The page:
BY Carol Yinghua Lu in Reviews | 06 SEP 13
Featured in
Issue 157

Wang Xingwei

BY Carol Yinghua Lu in Reviews | 06 SEP 13

In his mid-career survey at UCCA, Wang Xingwei chose to present 74 paintings from various stages of his career in three groups. The exhibition started with a section titled ‘Back’, continued with ‘Side’ and ended with ‘Front’. Each group was determined by the angle from which the artist viewed and depicted his subject – be it penguins, nurses, seascapes, architecture or fictional scenarios. This rather arbitrary and surprising organizational principle was Wang’s own curatorial choice.

All of the works in the show – produced over the last 20 years – escaped a chronological or narrative interpretation. In this sense, it was befitting of the artist’s eclectic and unpredictable practice. Wang is well known for experimenting with different painting styles and subjects simultaneously. He often paints the same subject in several versions on different canvases and presents them next to each other. He also tends to work with the same configurations and icons at different stages, depicting them in alternative compositions. At times he adopts realism; at other times, his characters appear as simplified cartoons. He freely employs techniques from advertising posters, amateur painting, commercial painting, sketches, graffiti and illustrations – switching from one to the other frequently and without apparent explanation. This unique practice originated with Wang’s intent not to subject his painting style to a traditional aesthetic evaluation, or to rely on any single model or theoretical methodology.

Wang’s career began in the early 1990s in Haicheng, a small city in northeastern China. His art education mainly came from books of reproductions of paintings from the European Renaissance to post-Impressionism. These images had a lasting and decisive impact on the artist, and his compositions and colour palette repeatedly evoke these early influences. Mao Yan (2010), for example, is a large portrait of Wang’s painter friend, set in a bright, Caspar David Friedrich-esque landscape. Wang has also painted surreal portraits such as Untitled (Flowerpot) (2009), in which a woman’s head is replaced by a flowerpot. In Painting Wang Yin (2013), a portrait of another painter friend (whose works are sometimes compared to Wang’s), Wang uses the same brushwork and kitschy colour that Wang Yin himself would have used in his own paintings.

As Wang Xingwei expressed in one of the exhibition’s wall texts: ‘I hope that people will forget to ask me why I painted this or that, or why I painted in this or that way. I want them to experience something of their own.’ Wang entered the art scene in the late 1990s, moving in 2002 to Shanghai and eventually settling in Beijing in 2008. It was a time when artistic movements such as ‘political pop’, ‘cynical realism’ and ‘Conceptual painting’ were being celebrated in contemporary Chinese art discourse. Artists tended to create an easily identifiable style or work with heavily political or sociological references and implications. Wang responded by consciously avoiding trying to gain value through the creation of a specific style or a direct or literal re­sponse to social and cultural issues. This wilful randomness started as a self-imposed discipline and became an integral part of his daily practice. Zhang Li, a Chinese art critic and close friend of the artist, described the ideas in Wang’s canvases as something he arrives at when his mind wanders. You can detect anything from iconic art-historical images and scenes from well-known comedies to anonymous cartoon figures and images from the artist’s daily encounters. His stylistic languages, meanwhile, are equally uncategorizable and subjective.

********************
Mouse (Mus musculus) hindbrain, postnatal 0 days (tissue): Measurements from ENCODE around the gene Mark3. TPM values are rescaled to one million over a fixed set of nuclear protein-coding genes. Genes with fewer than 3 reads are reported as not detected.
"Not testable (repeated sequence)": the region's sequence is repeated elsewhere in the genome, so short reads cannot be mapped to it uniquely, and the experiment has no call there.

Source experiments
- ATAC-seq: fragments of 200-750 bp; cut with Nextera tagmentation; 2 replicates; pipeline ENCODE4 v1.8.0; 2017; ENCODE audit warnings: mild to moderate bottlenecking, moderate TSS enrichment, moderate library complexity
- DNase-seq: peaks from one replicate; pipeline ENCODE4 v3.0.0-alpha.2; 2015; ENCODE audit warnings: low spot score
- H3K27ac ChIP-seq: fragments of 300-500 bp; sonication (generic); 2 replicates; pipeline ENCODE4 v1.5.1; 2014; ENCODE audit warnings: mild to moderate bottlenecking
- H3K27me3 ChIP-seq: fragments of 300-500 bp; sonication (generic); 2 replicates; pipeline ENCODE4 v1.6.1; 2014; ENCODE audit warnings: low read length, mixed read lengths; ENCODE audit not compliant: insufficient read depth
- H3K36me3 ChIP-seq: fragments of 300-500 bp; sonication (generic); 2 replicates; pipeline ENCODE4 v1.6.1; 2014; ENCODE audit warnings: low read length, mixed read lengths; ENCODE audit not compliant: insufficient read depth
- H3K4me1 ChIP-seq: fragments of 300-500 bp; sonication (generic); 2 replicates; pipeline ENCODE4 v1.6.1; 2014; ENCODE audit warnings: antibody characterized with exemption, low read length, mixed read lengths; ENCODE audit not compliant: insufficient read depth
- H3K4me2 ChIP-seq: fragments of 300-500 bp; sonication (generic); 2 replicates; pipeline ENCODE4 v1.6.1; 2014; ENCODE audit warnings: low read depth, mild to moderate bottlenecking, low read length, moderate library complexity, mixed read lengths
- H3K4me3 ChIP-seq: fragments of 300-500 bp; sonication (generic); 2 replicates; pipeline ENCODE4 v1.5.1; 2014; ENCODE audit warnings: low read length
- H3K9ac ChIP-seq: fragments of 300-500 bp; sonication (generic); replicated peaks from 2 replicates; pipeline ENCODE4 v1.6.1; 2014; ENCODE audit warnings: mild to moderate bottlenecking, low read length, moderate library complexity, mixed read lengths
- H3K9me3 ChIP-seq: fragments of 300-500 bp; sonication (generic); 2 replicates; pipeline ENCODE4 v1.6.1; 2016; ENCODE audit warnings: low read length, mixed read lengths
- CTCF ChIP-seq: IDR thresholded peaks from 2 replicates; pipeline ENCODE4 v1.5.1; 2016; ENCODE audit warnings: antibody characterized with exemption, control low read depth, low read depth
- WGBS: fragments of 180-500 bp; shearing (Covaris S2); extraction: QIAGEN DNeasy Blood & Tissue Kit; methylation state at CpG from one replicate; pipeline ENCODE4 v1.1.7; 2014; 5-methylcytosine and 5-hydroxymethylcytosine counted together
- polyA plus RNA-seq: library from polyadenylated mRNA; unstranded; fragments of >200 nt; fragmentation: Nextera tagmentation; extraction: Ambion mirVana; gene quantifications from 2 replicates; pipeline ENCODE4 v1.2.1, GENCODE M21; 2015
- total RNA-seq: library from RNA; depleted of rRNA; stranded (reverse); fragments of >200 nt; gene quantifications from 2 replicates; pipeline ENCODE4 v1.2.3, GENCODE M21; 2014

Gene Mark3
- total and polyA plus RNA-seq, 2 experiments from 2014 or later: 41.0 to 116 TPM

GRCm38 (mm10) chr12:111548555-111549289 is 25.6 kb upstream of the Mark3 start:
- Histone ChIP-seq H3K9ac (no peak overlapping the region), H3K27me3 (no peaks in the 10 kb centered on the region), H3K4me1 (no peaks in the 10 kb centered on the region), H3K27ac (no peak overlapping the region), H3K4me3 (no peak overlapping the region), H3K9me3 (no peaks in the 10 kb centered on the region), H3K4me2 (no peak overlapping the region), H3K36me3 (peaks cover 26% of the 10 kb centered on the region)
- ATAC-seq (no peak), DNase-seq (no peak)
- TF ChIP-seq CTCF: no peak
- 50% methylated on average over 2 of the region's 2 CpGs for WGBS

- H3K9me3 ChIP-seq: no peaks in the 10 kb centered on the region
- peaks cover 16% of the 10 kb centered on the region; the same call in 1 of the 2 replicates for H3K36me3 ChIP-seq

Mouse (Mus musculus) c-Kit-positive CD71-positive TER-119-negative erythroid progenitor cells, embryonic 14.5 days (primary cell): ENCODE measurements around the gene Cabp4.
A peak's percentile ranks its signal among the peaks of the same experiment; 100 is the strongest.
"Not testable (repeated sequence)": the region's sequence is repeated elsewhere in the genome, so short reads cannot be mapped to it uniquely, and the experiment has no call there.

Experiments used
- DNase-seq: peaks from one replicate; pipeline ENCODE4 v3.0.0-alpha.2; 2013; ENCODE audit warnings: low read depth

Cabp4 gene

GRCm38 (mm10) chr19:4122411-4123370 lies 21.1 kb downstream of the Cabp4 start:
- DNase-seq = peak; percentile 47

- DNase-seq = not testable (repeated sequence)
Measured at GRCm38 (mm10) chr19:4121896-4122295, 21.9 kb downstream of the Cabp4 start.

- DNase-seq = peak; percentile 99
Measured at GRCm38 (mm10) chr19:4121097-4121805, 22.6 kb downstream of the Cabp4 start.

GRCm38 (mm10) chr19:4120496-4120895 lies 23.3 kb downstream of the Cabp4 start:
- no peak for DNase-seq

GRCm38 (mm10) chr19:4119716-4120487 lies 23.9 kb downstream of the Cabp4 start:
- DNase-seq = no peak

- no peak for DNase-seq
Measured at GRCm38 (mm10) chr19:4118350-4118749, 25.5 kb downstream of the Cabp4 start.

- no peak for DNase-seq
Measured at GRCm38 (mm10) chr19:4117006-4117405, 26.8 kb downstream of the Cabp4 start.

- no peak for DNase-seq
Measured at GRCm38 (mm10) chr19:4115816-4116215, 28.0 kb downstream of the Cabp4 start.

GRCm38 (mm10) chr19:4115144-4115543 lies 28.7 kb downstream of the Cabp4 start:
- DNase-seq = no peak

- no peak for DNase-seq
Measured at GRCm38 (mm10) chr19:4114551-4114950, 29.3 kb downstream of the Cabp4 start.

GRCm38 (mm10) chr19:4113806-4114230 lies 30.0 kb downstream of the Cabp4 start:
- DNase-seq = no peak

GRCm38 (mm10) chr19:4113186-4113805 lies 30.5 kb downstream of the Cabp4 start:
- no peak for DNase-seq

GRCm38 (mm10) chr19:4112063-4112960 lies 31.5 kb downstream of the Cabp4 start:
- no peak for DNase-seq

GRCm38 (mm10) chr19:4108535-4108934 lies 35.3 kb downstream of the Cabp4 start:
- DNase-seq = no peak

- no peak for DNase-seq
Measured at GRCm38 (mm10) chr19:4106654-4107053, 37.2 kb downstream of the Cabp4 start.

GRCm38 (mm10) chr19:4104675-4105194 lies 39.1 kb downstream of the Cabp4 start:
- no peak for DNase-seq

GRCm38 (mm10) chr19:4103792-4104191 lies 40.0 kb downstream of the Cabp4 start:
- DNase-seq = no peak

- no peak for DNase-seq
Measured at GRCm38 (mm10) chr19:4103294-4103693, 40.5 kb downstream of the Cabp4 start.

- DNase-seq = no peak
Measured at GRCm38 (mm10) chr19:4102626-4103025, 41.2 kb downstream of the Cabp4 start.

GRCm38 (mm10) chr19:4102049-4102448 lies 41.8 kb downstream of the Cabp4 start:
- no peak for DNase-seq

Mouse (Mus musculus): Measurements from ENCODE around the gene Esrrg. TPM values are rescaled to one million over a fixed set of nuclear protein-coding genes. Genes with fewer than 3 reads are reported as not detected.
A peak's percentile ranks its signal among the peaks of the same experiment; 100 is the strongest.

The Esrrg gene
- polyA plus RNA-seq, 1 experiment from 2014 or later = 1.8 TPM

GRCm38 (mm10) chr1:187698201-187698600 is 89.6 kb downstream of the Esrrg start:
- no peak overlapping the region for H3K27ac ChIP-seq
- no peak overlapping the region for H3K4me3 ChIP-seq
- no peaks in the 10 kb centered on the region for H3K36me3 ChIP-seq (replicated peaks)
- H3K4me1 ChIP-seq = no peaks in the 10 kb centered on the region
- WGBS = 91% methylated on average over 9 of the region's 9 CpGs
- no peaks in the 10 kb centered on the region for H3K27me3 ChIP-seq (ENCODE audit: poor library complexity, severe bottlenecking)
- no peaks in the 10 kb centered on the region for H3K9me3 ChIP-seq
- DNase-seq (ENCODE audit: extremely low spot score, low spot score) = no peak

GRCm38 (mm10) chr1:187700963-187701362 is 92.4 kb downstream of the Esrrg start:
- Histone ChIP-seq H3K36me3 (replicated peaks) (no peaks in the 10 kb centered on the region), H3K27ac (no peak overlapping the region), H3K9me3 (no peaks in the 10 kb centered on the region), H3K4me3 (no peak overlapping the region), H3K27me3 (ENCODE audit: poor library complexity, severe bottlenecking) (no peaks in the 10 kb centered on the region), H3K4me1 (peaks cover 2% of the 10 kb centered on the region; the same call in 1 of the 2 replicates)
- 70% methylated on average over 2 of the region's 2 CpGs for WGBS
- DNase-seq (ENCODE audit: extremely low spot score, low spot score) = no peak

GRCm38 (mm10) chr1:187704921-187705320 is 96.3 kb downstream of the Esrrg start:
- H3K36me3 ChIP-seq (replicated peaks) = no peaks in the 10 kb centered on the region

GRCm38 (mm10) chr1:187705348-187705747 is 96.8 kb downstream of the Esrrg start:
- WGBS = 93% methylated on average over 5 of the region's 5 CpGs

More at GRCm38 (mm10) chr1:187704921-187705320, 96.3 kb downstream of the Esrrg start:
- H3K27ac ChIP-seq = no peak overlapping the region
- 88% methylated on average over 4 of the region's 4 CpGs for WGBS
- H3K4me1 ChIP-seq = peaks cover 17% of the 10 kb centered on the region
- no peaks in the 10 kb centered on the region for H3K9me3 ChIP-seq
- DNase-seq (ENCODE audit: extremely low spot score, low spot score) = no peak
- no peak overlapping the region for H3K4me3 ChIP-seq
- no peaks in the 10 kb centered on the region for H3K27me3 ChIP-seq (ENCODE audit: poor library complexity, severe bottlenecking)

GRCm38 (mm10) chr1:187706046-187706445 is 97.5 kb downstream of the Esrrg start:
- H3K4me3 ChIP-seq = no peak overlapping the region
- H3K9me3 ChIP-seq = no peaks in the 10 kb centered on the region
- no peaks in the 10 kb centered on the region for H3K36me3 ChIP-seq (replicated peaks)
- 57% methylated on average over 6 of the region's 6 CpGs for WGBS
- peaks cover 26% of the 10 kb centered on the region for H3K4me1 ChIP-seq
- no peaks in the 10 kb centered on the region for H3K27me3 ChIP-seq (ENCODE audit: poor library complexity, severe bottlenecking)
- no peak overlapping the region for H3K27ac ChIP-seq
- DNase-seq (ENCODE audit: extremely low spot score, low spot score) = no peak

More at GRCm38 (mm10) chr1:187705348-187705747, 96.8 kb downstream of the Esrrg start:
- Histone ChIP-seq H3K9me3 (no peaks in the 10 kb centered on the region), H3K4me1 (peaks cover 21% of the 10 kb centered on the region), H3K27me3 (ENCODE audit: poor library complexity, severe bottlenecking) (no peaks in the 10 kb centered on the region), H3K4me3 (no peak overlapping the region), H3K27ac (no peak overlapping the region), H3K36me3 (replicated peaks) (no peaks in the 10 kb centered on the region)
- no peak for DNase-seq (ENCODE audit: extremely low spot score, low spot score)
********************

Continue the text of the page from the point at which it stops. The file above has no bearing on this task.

The numerous interpretive roadblocks that Wang has laid out, which he successfully highlighted in this exhibition, have their roots in his critical reflection on the easy consumption and accessibility of painting in China. His refusal to present his own career as a progressive process is consistent with the complex nature of his practice: choices that seems at times random and at others logical, but never to be taken for granted.

Carol Yinghua Lu is a contributing editor of frieze, a PhD candidate in art history at Melbourne University, Australia, and director of Inside-out Art Museum, Beijing, China.